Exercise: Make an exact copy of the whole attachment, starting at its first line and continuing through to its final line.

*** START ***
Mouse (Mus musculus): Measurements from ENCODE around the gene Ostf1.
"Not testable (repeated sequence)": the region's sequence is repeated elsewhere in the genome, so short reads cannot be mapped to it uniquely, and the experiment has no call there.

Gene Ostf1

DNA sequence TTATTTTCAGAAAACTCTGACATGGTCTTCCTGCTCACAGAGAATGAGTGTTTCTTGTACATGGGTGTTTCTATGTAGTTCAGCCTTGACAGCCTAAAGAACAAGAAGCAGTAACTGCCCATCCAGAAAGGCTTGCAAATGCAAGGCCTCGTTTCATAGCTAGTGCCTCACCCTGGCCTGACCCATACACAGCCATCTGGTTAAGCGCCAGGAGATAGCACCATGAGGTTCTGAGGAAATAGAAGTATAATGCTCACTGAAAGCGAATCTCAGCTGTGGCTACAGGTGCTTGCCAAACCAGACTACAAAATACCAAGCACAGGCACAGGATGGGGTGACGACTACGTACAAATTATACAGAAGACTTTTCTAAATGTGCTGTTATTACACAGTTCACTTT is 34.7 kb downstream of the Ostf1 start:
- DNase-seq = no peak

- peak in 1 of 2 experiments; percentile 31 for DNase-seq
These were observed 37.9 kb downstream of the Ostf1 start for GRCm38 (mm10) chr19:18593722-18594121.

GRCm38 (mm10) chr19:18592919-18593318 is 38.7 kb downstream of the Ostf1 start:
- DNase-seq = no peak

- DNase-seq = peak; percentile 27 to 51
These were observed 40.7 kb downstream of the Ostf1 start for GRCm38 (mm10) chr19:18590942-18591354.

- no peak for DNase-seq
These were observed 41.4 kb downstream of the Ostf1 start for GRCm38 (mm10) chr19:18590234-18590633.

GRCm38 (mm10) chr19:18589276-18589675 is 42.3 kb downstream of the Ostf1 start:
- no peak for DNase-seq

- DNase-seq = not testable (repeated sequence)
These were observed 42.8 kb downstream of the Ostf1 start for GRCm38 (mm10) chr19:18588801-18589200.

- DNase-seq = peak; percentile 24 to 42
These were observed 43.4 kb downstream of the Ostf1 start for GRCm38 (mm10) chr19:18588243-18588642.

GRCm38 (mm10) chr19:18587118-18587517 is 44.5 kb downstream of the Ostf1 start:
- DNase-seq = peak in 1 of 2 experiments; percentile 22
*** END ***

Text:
Mouse (Mus musculus): Measurements from ENCODE around the gene Ostf1.
"Not testable (repeated sequence)": the region's sequence is repeated elsewhere in the genome, so short reads cannot be mapped to it uniquely, and the experiment has no call there.

Gene Ostf1

DNA sequence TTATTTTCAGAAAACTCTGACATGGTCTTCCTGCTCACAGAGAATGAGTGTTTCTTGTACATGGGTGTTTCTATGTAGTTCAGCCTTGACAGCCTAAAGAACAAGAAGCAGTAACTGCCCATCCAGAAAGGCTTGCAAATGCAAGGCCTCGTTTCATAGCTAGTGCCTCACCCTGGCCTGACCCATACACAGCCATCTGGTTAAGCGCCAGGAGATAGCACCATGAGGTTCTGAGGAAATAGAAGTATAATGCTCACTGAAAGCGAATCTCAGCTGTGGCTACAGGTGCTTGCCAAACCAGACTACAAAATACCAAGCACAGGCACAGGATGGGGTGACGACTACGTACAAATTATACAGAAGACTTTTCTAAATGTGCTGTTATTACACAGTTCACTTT is 34.7 kb downstream of the Ostf1 start:
- DNase-seq = no peak

- peak in 1 of 2 experiments; percentile 31 for DNase-seq
These were observed 37.9 kb downstream of the Ostf1 start for GRCm38 (mm10) chr19:18593722-18594121.

GRCm38 (mm10) chr19:18592919-18593318 is 38.7 kb downstream of the Ostf1 start:
- DNase-seq = no peak

- DNase-seq = peak; percentile 27 to 51
These were observed 40.7 kb downstream of the Ostf1 start for GRCm38 (mm10) chr19:18590942-18591354.

- no peak for DNase-seq
These were observed 41.4 kb downstream of the Ostf1 start for GRCm38 (mm10) chr19:18590234-18590633.

GRCm38 (mm10) chr19:18589276-18589675 is 42.3 kb downstream of the Ostf1 start:
- no peak for DNase-seq

- DNase-seq = not testable (repeated sequence)
These were observed 42.8 kb downstream of the Ostf1 start for GRCm38 (mm10) chr19:18588801-18589200.

- DNase-seq = peak; percentile 24 to 42
These were observed 43.4 kb downstream of the Ostf1 start for GRCm38 (mm10) chr19:18588243-18588642.

GRCm38 (mm10) chr19:18587118-18587517 is 44.5 kb downstream of the Ostf1 start:
- DNase-seq = peak in 1 of 2 experiments; percentile 22